Borderlands documents both the virtual and physical US/Mexican Border.
After the 2016 US presidential election, I began visiting Google Earth to study the wall that separates California from Mexico. I noticed that glitches in the mapping software allow users to slip through the wall into another nation's territory. Immediately, I began to video record my Google Earth travels. The digital aberrations of the collapsing wall seemed to me a perfect symbol of our fragile border and the myths and narratives that we use to construct our nation's histories. These glitches inspired me to make three physical trips to the US southern border to photograph the landscape.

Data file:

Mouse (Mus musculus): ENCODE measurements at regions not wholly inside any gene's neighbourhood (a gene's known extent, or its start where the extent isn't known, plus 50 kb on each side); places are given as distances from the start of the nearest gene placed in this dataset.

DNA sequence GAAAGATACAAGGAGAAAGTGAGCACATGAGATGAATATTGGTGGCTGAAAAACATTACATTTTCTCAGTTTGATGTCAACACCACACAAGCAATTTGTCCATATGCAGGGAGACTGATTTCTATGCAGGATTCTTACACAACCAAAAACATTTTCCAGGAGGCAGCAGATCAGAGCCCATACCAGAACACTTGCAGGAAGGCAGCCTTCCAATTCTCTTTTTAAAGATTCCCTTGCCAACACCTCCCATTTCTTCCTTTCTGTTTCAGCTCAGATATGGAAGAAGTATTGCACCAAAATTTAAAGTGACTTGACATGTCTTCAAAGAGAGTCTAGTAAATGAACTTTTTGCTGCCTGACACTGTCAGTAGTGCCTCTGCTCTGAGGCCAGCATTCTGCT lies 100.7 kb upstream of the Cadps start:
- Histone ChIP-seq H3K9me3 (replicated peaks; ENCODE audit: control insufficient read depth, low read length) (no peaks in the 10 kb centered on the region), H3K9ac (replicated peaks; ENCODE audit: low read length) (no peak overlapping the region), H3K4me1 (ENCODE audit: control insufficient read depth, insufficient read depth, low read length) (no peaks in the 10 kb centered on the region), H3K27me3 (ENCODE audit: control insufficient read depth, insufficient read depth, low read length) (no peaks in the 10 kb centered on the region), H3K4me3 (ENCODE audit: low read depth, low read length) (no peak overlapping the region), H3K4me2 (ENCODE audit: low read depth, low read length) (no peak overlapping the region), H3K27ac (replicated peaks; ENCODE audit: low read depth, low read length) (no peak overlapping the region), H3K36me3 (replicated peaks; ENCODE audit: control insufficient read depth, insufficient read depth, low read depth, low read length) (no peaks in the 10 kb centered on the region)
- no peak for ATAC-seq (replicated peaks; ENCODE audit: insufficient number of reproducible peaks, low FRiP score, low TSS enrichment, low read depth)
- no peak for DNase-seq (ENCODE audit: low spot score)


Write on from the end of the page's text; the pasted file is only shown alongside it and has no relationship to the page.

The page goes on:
Borderlands consists of inkjet prints, video captures, screen prints and an accordion fold book/sculptural form (VSW Press, 2021). A text weaves through the nearly 200-inch-wide accordion, making for "A Physical and Virtual Index of Numbers, Codes, and Crossings (in no particular order)."
Borderlands offers a new vision of the U.S. Mexico border that challenges the traditional notion of here and there. Instead, the project reimagines the border as a continuous composite landscape, one that is typically only experienced on virtual platforms.
Two Views of the Border Wall
Virtual Crossing #1
Virtual Crossing #2
Borderlands Book (Exhibit Installation Detail #1)